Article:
I completely defer to your expertise in this matter.  However, if you might permit me a cynical view of current events:

1) Short lived remedies - will be extended indefinitely and increased as necessary.

2) Shadow inventory - will remain in the shadows indefinitely.

3) Strategic defaults - will increase over time, but since banks can mark-to-whatever-they-fricking-want, who cares?

4) Quantitative easing expiring - so they say. Giggle.

5) Housing prices entering another dip - bah, just statistical fluctuations. Turn up knobs 1,2,4 above if it is real.

Seriously, since it is not in the interest of TPTB to do things that will essentially wipe out the banks, they won't be done.  And since it is not in the media's interest (either for political or financial reasons) to make the general public aware of what is going on, the public (with the minor exception of the increasingly astounded readers of select blogs) will remain ignorant and there will be no 'spark' to incite the rabble beyond a few tea parties which will be widely ridiculed if reported on at all.  Regarding the changes to HAMP - as much as the idea makes sense, I guess I will believe it in 3 months if the deadline doesn't get extended (indefinitely) or if it is actually enforced.

It seems to me that those in charge have only one option left - hold things together by any means necessary and pray for a miracle or at least something to blame the crash on.  As they are aided by a compliant media and largely distracted public, I fully expect to be surprised by how long the final resolution will be delayed.

Sorry for the rant, but now I do feel a little better.  

 

carbonmutant's picture

Good points.

HAMP will help but the Real Estate sector has lots of lobbyists.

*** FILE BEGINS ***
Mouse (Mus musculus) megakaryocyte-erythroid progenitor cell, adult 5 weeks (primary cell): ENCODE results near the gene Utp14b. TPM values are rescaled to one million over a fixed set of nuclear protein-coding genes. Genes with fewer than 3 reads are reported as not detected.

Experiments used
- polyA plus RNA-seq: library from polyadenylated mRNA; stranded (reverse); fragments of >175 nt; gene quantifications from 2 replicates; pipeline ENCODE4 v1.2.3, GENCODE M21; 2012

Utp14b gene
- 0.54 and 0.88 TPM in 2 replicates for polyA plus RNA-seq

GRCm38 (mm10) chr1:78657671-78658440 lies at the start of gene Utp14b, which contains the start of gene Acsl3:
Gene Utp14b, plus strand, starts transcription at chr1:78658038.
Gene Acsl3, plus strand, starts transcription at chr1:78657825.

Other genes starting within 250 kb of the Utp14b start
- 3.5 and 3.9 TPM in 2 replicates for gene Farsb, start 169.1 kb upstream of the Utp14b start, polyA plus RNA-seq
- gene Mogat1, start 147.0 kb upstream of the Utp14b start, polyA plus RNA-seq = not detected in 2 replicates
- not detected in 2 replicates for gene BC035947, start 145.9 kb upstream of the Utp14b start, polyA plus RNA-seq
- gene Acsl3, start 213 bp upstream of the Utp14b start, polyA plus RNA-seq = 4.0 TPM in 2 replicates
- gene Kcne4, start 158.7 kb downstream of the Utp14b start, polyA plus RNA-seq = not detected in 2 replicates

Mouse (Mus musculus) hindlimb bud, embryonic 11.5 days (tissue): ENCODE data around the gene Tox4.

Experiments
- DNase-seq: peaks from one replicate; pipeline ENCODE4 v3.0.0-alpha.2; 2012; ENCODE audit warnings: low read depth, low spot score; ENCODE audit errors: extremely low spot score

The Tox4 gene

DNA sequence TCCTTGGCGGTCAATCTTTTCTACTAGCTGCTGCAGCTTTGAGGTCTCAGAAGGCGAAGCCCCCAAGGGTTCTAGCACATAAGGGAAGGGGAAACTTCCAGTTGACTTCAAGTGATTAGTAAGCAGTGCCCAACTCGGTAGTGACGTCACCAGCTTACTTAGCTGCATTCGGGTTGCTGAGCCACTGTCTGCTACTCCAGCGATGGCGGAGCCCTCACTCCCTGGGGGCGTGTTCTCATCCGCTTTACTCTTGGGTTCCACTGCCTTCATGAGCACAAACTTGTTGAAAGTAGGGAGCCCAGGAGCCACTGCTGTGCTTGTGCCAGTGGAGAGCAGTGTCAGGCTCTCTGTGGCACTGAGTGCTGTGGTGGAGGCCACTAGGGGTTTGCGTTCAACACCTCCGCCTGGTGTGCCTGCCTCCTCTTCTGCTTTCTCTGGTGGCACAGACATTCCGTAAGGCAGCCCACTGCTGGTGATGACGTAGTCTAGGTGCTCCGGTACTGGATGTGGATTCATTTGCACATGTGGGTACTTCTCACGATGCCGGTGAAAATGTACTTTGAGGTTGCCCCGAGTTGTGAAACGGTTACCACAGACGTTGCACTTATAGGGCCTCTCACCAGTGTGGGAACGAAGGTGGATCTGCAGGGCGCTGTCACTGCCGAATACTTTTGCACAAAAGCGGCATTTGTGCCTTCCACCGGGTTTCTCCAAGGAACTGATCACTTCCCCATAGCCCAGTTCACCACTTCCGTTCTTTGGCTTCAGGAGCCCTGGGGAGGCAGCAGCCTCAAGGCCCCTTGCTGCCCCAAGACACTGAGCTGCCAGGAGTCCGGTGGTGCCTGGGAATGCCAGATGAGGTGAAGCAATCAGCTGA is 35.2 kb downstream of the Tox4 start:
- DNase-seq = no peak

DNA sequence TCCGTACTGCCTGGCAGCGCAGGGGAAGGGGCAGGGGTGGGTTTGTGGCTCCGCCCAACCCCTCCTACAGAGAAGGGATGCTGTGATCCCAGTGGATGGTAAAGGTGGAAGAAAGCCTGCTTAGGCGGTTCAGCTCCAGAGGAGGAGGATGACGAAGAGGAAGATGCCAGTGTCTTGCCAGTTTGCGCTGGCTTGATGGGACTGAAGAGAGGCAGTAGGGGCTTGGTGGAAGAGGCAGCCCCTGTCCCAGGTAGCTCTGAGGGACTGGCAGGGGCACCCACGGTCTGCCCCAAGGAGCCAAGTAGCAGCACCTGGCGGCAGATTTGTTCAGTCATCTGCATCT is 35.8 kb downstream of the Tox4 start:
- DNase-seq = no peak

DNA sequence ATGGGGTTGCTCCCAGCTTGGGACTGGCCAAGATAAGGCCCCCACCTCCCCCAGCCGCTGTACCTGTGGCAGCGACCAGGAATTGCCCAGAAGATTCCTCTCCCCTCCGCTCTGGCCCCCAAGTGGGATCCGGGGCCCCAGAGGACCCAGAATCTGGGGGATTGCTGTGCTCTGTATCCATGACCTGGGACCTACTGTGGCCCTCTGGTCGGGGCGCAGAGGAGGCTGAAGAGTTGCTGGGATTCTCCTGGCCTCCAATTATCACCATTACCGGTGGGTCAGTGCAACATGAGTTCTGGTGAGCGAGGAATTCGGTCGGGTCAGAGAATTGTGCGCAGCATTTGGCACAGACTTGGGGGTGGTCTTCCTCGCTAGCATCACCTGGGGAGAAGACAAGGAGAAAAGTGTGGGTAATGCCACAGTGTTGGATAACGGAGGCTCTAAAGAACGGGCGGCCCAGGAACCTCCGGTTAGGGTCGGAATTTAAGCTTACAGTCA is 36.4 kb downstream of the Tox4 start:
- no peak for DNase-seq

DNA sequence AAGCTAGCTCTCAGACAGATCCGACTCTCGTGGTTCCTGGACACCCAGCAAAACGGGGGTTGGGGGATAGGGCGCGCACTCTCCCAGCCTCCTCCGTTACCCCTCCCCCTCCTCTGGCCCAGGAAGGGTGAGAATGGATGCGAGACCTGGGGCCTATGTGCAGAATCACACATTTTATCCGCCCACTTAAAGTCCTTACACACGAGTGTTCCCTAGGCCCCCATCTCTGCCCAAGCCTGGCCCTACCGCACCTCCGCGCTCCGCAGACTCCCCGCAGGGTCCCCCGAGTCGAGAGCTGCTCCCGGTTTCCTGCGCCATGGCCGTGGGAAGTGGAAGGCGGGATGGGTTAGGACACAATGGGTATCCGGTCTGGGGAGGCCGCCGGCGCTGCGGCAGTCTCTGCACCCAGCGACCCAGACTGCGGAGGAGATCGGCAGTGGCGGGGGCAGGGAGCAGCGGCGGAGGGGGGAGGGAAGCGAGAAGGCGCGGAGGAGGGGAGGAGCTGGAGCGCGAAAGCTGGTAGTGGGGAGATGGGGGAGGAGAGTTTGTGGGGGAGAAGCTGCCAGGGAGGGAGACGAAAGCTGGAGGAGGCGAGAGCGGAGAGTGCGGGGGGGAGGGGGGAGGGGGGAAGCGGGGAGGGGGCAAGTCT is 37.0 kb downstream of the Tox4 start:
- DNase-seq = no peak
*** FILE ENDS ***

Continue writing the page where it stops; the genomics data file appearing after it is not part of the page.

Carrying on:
Anonymous's picture

its not hte real estate lobby its the banks

Anonymous's picture

Actually, it is ALSO the real estate lobby. They were pushing Congress to extend the $8000 tax credit. It's a circus.

Anonymous's picture

"It seems to me that those in charge have only one option left - hold things together by any means necessary and pray for a miracle or at least something to blame the crash on."

War on Iran for a distraction?
http://www.msnbc.msn.com/id/35161735/ns/world_news-washington_post/
http://www.presstv.ir/detail.aspx?id=117487&sectionid=351020104

Don't let it happen!
Join www.campaignforliberty.com and take action.

Crime of the Century's picture

Things that cannot continue indefinitely, won't.

boooyaaaah's picture

Nice skptical response

Your phrase "pray for a miracle or at least something to blame the crash on" made me remeber this ---- the system worked

 

http://www.investorvillage.com/smbd.asp?mb=3532&mn=39037&pt=msg&mid=8530439

Joe Davola's picture

Shadow Inventory - just another way of saying tomorrow's section 8 housing.

Commander Cody's picture

More Section 8'ers created every day, therefore, convenient and according to plan.

MarketTruth's picture

Many do not realize that oBOMBa cash is taxed, just wait until April 15th THIS year when all those who took advantage of 'free' cash get the bill.

Dr Horace Manure's picture

Mr. Durden, Sir.  What you are saying is that home prices will certainly be lower in the future.  Only a fool would buy now, the wise among us will wait for the lower prices.